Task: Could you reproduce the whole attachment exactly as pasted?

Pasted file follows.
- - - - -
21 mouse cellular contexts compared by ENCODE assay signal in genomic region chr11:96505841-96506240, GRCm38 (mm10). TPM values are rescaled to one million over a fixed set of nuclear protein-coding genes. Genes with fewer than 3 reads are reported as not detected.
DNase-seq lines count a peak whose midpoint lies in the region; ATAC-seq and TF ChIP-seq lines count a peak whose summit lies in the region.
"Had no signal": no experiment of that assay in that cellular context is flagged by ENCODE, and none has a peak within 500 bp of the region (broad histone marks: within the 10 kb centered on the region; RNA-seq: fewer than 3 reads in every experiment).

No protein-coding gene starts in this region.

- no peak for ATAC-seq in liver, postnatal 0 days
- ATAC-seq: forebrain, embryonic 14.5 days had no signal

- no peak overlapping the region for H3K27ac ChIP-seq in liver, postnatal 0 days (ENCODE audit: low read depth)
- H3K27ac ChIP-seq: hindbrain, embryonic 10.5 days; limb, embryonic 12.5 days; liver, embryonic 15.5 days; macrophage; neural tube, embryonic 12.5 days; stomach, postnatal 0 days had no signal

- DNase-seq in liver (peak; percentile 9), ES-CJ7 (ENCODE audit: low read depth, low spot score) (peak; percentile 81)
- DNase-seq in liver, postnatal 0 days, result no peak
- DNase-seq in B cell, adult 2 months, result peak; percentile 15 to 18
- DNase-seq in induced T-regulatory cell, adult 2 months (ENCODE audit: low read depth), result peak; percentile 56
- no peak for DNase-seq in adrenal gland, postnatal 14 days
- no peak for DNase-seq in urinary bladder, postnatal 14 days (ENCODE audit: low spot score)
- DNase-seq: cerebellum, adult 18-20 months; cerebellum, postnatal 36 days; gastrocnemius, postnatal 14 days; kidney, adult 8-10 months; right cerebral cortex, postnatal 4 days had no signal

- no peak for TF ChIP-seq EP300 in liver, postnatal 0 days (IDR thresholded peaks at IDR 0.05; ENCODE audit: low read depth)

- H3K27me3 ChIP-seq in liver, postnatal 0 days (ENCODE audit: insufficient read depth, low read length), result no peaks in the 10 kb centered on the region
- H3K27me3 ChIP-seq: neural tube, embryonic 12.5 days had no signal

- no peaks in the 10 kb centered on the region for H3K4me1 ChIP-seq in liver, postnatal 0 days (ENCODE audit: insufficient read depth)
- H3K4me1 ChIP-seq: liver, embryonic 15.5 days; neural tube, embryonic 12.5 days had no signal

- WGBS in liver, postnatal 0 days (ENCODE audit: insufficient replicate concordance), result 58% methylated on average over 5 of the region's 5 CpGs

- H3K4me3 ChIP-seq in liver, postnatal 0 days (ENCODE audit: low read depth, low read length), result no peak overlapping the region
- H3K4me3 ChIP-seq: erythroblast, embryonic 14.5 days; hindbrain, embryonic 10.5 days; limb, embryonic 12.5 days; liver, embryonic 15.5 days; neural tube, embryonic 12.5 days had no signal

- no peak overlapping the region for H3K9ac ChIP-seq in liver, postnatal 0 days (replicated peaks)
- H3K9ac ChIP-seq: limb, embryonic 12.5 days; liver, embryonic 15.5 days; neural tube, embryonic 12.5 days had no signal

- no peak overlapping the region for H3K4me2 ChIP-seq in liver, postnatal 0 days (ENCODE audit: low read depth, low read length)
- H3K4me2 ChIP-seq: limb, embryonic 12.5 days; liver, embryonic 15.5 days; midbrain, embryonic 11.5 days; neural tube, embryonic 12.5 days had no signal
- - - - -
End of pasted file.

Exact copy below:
21 mouse cellular contexts compared by ENCODE assay signal in genomic region chr11:96505841-96506240, GRCm38 (mm10). TPM values are rescaled to one million over a fixed set of nuclear protein-coding genes. Genes with fewer than 3 reads are reported as not detected.
DNase-seq lines count a peak whose midpoint lies in the region; ATAC-seq and TF ChIP-seq lines count a peak whose summit lies in the region.
"Had no signal": no experiment of that assay in that cellular context is flagged by ENCODE, and none has a peak within 500 bp of the region (broad histone marks: within the 10 kb centered on the region; RNA-seq: fewer than 3 reads in every experiment).

No protein-coding gene starts in this region.

- no peak for ATAC-seq in liver, postnatal 0 days
- ATAC-seq: forebrain, embryonic 14.5 days had no signal

- no peak overlapping the region for H3K27ac ChIP-seq in liver, postnatal 0 days (ENCODE audit: low read depth)
- H3K27ac ChIP-seq: hindbrain, embryonic 10.5 days; limb, embryonic 12.5 days; liver, embryonic 15.5 days; macrophage; neural tube, embryonic 12.5 days; stomach, postnatal 0 days had no signal

- DNase-seq in liver (peak; percentile 9), ES-CJ7 (ENCODE audit: low read depth, low spot score) (peak; percentile 81)
- DNase-seq in liver, postnatal 0 days, result no peak
- DNase-seq in B cell, adult 2 months, result peak; percentile 15 to 18
- DNase-seq in induced T-regulatory cell, adult 2 months (ENCODE audit: low read depth), result peak; percentile 56
- no peak for DNase-seq in adrenal gland, postnatal 14 days
- no peak for DNase-seq in urinary bladder, postnatal 14 days (ENCODE audit: low spot score)
- DNase-seq: cerebellum, adult 18-20 months; cerebellum, postnatal 36 days; gastrocnemius, postnatal 14 days; kidney, adult 8-10 months; right cerebral cortex, postnatal 4 days had no signal

- no peak for TF ChIP-seq EP300 in liver, postnatal 0 days (IDR thresholded peaks at IDR 0.05; ENCODE audit: low read depth)

- H3K27me3 ChIP-seq in liver, postnatal 0 days (ENCODE audit: insufficient read depth, low read length), result no peaks in the 10 kb centered on the region
- H3K27me3 ChIP-seq: neural tube, embryonic 12.5 days had no signal

- no peaks in the 10 kb centered on the region for H3K4me1 ChIP-seq in liver, postnatal 0 days (ENCODE audit: insufficient read depth)
- H3K4me1 ChIP-seq: liver, embryonic 15.5 days; neural tube, embryonic 12.5 days had no signal

- WGBS in liver, postnatal 0 days (ENCODE audit: insufficient replicate concordance), result 58% methylated on average over 5 of the region's 5 CpGs

- H3K4me3 ChIP-seq in liver, postnatal 0 days (ENCODE audit: low read depth, low read length), result no peak overlapping the region
- H3K4me3 ChIP-seq: erythroblast, embryonic 14.5 days; hindbrain, embryonic 10.5 days; limb, embryonic 12.5 days; liver, embryonic 15.5 days; neural tube, embryonic 12.5 days had no signal

- no peak overlapping the region for H3K9ac ChIP-seq in liver, postnatal 0 days (replicated peaks)
- H3K9ac ChIP-seq: limb, embryonic 12.5 days; liver, embryonic 15.5 days; neural tube, embryonic 12.5 days had no signal

- no peak overlapping the region for H3K4me2 ChIP-seq in liver, postnatal 0 days (ENCODE audit: low read depth, low read length)
- H3K4me2 ChIP-seq: limb, embryonic 12.5 days; liver, embryonic 15.5 days; midbrain, embryonic 11.5 days; neural tube, embryonic 12.5 days had no signal